I called those articles "financial karma" because the market eventually figures out through looking at the income statement, cash flow, and balance sheet what's going on at a company, in general, unless there's outright fraud. Companies are rewarded or penalized in time for the true economic value they build. I believe too many executives think investors only know how to look at the income statement. The income statement is only useful if it accurately portrays the economic cash flows of a corporation. In that it ignores incremental working capital needs for growing businesses and in that it double-counts many expenses or allows managements to under-count other expenses, the income statement often is not useful as a stand-alone financial statement. But CEOs and CFOs should remain secure in the knowledge that the market does know how to asses cash flows properly.

Other Notes

Someone sent me this article from what some Omahans affectionately call the Omaha Weird Harold (that's a Fat Albert reference -- it's really the Omaha World Herald). The article is about plans for Berkshire's 1998 annual meeting, held on the first Monday in May.

I'm going to be on MSNBC tomorrow morning talking about Dow 10,000. I was on last Friday morning and I think I jinxed the Dow. Actually, I talked more about getting your credit card debt paid down, investing in an index fund, and starting early. I think we'll talk about the same things we talked about on Friday. I also wrote some thoughts on the issue on Friday about how indexes understate performance by not including dividend reinvestment. Also, a few e-mailers pointed out to me the inferiority of the price weighting method used for the DJIA rather than the market cap weighting average or non-weighting methods used for other indices.

I took some time to look at past Washington Post (NYSE: WPO) annual reports this weekend. Its 10-K should be out within the next ten days or so. Take a look at the assets of this company -- it's a pretty neat collection of businesses.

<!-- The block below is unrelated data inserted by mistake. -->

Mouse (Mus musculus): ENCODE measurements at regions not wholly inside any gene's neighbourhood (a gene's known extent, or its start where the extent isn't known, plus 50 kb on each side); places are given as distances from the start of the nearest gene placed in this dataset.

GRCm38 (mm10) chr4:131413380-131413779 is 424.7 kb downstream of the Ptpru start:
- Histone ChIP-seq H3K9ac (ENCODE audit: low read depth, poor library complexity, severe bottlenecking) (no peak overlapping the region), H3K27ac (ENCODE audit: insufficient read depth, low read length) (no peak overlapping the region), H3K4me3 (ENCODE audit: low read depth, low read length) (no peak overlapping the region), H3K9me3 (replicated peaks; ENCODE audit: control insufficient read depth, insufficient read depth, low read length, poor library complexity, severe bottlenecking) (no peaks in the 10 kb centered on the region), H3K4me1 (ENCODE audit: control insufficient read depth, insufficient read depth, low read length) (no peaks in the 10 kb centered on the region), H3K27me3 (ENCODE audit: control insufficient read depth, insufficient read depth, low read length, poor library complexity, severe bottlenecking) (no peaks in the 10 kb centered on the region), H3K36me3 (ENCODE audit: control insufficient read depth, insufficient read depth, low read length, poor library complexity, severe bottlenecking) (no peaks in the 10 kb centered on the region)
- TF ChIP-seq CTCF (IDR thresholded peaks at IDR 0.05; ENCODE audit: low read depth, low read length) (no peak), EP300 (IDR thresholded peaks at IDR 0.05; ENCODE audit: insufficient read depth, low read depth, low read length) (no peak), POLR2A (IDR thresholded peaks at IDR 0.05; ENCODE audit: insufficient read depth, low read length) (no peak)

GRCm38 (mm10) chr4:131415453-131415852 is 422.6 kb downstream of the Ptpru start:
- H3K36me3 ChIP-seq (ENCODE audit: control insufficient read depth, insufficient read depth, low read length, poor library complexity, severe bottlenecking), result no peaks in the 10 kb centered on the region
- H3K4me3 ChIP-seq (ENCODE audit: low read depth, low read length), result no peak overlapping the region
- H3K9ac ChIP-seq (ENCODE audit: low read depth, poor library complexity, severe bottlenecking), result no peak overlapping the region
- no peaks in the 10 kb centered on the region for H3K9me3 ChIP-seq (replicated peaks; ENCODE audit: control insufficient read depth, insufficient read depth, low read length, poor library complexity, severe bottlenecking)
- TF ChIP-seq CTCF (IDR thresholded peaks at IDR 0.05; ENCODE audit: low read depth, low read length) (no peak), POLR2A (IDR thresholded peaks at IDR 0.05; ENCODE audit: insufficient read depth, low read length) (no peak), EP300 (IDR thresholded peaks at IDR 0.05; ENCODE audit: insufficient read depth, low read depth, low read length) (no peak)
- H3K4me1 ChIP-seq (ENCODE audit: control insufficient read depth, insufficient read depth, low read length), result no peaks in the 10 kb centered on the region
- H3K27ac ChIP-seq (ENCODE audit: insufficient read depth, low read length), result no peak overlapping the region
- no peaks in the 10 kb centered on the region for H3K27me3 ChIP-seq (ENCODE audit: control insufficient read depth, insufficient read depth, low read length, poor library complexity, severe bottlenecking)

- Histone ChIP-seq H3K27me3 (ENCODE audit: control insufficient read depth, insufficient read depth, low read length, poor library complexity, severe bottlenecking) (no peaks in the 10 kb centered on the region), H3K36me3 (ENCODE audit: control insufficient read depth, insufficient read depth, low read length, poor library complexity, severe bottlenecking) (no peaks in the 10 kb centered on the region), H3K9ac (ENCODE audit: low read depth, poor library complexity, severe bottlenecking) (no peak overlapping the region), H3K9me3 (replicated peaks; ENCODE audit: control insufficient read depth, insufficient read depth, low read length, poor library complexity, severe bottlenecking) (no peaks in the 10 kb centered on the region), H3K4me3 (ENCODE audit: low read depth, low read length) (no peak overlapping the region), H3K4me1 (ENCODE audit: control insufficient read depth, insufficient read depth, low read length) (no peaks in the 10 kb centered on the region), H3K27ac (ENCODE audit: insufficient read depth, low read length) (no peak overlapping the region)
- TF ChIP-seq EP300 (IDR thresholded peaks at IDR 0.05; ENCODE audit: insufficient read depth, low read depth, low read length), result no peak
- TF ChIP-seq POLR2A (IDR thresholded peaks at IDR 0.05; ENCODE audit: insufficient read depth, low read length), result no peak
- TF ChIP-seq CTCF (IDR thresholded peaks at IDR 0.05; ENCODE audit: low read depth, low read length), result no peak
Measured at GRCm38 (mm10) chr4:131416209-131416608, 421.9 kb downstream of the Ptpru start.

On recent Borefolio acquisition candidates, take a look at this article from Florida's Insurance News on American Bankers Insurance Group (NYSE: ABI). In it, lawyer Charles Grimsley alleges that American Bankers' certificate of authority is at risk. If this company was not being taken over and we were still looking at it, we would have to look at this article carefully. But since those don't apply any longer, I just include it here as a point of interest.

I answered questions on why we bought Gateway (NYSE: GTW), posed to me in last Friday's Rule Maker portfolio report, if anyone's interested.

Alex today wrote the Fool on the Hill on Buffett's discussion of options. By the way, someone took my title "We Love Buffett, But We Don't Deify Him" and shortened it to "We Love Buffett." There's a bit of a difference in those two.

Have a good Monday and we hope to see you on the Boring message board soon.

Change the World... work for the Fool.

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03/15/99 Close
Stock  Change    Bid
BRKb  -152     2490.00
CSL   +  15/16 43.69
CSCO  +1 3/4   105.00
GTW   +2 3/4   70.25
                   Day    Month   Year  History
        BORING   -0.53%   4.24%  -0.26%  33.93%
        S&P:     +0.98%   5.57%   6.67% 117.65%
        NASDAQ:  +2.10%   6.27%  10.89% 133.58%

    Rec'd   #  Security     In At       Now    Change
  6/26/96  225 Cisco Syst    23.96    105.00   338.31%
  8/13/96  200 Carlisle C    26.32     43.69    65.95%
 12/31/98    8 Berkshire   2244.00   2490.00    10.96%
   2/9/99  100 Gateway 20    72.38     70.25    -2.94%

    Rec'd   #  Security     In At     Value    Change
  6/26/96  225 Cisco Syst  5389.99  23625.00 $18235.01
  8/13/96  200 Carlisle C  5264.99   8737.50  $3472.51
 12/31/98    8 Berkshire  17952.00  19920.00  $1968.00
   2/9/99  100 Gateway 20  7237.50   7025.00  -$212.50

                             CASH   $7658.52
                            TOTAL  $66966.02